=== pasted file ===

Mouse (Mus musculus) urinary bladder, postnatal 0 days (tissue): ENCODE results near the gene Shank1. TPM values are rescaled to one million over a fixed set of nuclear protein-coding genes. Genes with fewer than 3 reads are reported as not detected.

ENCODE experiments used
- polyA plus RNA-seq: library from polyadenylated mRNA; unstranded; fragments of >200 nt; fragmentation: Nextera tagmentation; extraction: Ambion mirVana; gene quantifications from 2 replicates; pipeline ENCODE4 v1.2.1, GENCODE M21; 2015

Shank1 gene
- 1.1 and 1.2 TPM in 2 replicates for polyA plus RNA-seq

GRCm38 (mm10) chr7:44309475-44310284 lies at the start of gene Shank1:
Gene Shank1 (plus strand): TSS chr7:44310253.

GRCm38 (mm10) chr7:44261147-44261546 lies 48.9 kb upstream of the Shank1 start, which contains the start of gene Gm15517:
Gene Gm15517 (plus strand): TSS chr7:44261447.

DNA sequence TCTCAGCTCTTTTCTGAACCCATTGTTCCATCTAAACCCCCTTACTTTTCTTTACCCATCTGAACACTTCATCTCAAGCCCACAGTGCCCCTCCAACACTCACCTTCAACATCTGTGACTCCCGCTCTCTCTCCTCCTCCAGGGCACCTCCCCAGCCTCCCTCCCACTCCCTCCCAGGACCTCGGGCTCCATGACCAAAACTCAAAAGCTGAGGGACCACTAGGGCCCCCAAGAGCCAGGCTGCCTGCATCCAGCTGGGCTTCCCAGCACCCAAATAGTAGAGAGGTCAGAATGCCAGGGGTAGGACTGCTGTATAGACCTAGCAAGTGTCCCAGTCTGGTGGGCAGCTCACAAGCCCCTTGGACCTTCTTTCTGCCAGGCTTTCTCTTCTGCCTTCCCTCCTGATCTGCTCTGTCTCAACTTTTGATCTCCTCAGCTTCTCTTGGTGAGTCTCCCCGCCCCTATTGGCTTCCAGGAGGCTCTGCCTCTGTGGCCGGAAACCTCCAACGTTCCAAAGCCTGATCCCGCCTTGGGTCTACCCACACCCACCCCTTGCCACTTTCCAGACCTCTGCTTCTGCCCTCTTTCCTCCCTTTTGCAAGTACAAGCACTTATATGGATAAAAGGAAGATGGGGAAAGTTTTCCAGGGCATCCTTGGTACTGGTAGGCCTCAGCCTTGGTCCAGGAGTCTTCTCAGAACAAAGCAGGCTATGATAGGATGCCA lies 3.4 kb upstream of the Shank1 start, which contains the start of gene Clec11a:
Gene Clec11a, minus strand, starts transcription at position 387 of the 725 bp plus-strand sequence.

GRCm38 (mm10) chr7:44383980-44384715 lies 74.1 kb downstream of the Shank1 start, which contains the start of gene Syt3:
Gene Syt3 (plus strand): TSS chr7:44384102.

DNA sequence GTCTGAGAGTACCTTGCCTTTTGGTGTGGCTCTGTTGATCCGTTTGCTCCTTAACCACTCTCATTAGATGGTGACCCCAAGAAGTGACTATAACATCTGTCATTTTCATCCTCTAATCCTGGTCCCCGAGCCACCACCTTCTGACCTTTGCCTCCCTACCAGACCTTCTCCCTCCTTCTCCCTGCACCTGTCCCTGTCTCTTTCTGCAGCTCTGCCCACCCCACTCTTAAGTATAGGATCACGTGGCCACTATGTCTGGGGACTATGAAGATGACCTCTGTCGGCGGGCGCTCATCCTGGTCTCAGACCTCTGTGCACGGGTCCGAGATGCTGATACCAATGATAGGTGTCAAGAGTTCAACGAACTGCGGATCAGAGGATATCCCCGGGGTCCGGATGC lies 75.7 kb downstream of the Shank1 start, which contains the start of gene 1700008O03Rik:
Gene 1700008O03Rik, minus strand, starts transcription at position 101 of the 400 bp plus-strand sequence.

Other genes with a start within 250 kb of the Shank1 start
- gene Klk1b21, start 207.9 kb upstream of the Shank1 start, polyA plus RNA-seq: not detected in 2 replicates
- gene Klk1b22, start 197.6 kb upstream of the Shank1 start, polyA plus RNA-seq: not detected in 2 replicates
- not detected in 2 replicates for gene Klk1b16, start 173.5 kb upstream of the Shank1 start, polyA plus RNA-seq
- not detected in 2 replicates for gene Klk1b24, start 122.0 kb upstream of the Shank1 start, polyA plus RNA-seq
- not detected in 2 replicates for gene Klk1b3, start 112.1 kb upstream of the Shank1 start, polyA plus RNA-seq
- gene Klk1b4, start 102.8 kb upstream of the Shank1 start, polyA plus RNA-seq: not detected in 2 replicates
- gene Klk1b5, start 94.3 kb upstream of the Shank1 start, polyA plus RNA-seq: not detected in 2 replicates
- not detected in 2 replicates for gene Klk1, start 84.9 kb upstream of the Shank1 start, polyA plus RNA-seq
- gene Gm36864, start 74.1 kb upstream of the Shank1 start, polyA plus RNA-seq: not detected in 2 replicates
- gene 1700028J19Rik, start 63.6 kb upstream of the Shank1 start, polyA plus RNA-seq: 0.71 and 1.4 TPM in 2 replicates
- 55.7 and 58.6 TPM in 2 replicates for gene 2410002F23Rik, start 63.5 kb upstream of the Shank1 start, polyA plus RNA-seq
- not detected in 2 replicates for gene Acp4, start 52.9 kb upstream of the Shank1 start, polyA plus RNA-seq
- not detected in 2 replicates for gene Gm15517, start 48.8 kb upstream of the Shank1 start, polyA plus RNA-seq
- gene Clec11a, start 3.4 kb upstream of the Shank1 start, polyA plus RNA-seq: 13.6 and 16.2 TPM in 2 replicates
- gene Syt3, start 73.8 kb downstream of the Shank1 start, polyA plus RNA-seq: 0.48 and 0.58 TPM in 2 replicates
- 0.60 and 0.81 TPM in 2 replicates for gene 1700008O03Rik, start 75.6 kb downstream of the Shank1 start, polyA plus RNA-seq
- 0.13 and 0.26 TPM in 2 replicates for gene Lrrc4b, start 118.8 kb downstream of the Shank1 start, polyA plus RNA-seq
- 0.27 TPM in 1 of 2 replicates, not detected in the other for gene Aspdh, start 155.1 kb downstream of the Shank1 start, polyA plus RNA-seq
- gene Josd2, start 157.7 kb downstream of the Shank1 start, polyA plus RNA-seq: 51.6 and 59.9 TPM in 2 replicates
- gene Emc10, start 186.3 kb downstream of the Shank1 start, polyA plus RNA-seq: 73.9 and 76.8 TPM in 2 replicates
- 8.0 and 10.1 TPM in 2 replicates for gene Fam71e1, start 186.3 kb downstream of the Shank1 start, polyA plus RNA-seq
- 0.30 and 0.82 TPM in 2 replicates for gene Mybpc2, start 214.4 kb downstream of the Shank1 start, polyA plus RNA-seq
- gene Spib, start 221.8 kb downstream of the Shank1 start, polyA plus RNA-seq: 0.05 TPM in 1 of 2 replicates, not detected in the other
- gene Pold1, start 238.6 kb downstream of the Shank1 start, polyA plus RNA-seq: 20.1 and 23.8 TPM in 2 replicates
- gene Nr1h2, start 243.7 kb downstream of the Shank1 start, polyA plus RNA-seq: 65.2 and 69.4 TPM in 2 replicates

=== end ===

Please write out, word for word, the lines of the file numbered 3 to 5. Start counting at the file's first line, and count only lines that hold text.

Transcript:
- polyA plus RNA-seq: library from polyadenylated mRNA; unstranded; fragments of >200 nt; fragmentation: Nextera tagmentation; extraction: Ambion mirVana; gene quantifications from 2 replicates; pipeline ENCODE4 v1.2.1, GENCODE M21; 2015

Shank1 gene
- 1.1 and 1.2 TPM in 2 replicates for polyA plus RNA-seq